In other words, your product’s ranking for its most important key words drops significantly and will thus show up much lower in search results.
Fears over having products go out of stock may be part of what fueled some third-party sellers to price gouge on Amazon when the virus first started taking hold in the U.S.
Some of the biggest culprits included a pack of two 12-ounce Purell hand sanitizer bottles being sold for over $100 and Clorox wipes being sold for 8x their typical cost. The items have since been completely removed and a company spokesperson told ABC News that there is “no place for price gouging on Amazon.”
Overall, prices on Amazon spiked at least 50% for most surgical masks and hand sanitizers when coronavirus arrived in the U.S.
In addition to price gougers, counterfeiters have also been taking advantage of consumers’ coronavirus fears, selling products that claim to cure the virus or that don’t meet safety standards.
For example, latex-free gloves that claimed to “prevent coronavirus, flu, and pneumonia” as well as plastic face masks that claimed to “isolate saliva-carrying viruses” had to be removed. Over the last week of February alone, Amazon removed over one million items for violating such policies.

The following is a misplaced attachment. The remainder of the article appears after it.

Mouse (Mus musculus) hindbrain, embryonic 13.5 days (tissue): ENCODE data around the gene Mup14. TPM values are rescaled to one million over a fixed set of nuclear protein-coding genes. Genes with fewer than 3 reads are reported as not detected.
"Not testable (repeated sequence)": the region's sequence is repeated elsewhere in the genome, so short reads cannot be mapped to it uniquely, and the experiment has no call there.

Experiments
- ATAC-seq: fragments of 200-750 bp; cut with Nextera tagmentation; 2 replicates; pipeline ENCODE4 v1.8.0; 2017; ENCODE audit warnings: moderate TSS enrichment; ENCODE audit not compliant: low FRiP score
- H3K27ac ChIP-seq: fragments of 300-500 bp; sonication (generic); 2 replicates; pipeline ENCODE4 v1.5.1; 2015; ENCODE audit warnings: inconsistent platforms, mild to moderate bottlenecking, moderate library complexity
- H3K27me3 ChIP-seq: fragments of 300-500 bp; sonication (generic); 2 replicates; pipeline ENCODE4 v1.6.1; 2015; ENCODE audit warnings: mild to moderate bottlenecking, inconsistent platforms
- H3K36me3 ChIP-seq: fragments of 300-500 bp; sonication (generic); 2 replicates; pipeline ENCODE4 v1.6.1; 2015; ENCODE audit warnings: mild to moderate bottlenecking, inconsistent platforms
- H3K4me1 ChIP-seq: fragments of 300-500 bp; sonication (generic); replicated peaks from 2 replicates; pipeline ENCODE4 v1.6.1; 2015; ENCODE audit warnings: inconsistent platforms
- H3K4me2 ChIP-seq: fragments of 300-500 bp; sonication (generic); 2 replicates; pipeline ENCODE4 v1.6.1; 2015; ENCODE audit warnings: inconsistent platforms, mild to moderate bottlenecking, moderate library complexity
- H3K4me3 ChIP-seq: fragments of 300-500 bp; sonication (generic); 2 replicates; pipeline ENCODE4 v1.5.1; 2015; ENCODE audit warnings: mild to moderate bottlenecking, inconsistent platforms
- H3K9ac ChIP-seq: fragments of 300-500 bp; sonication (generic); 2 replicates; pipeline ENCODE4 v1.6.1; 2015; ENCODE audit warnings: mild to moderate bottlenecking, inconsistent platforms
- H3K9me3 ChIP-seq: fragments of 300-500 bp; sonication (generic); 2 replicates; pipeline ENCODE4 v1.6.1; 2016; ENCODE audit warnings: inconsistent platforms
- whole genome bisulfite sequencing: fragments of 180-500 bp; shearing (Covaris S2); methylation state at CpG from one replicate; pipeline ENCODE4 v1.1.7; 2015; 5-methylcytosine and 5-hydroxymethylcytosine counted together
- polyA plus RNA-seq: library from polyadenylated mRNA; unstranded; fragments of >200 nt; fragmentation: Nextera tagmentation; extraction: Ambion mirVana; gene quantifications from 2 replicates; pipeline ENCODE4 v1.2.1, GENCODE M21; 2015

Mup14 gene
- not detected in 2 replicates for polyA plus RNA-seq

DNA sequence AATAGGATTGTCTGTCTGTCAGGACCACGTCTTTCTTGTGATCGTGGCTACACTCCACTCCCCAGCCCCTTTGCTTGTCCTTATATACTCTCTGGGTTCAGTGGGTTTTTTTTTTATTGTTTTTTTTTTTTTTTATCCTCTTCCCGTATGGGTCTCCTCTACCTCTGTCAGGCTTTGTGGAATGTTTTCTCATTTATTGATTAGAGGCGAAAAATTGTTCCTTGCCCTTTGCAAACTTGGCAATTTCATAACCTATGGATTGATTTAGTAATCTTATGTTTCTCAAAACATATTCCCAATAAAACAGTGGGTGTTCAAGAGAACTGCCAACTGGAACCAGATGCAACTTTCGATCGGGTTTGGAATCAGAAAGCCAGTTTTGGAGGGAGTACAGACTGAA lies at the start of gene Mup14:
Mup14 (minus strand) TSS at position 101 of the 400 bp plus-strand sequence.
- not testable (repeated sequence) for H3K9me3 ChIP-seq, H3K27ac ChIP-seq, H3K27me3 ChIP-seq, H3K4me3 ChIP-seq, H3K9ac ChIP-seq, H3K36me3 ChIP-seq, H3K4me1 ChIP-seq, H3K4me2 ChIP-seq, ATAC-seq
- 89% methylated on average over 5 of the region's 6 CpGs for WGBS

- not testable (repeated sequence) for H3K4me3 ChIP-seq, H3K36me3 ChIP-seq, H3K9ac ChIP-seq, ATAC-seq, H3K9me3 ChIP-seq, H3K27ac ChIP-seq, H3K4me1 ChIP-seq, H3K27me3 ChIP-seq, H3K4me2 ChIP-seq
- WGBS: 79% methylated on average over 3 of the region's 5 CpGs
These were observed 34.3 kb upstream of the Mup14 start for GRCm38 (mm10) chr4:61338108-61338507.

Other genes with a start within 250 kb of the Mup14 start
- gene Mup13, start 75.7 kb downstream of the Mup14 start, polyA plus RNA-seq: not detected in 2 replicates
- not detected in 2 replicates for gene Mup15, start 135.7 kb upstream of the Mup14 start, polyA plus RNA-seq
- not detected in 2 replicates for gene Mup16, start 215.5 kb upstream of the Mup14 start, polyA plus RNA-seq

If your brand sells items related to hygiene and sickness, you’ve already seen an influx in sales. Compared to this time period last year, U.S. sales of hand sanitizer are up 54%, with thermometer sales up 34% and aerosol disinfectant sales up 19%.
Focus on keeping your products in stock and be up front with customers if there are going to be any delays.
Delivery and supply chain concerns
With the proliferation of online shopping and delivery demand comes inevitable delays. Consumers who are working from home, on sick leave, or trying to avoid contact with others are ordering more products to be delivered to their house. A shopper who tried to purchase items from Amazon on March 5 received a message warning that increased demand was leading to shorter supply and longer delivery times.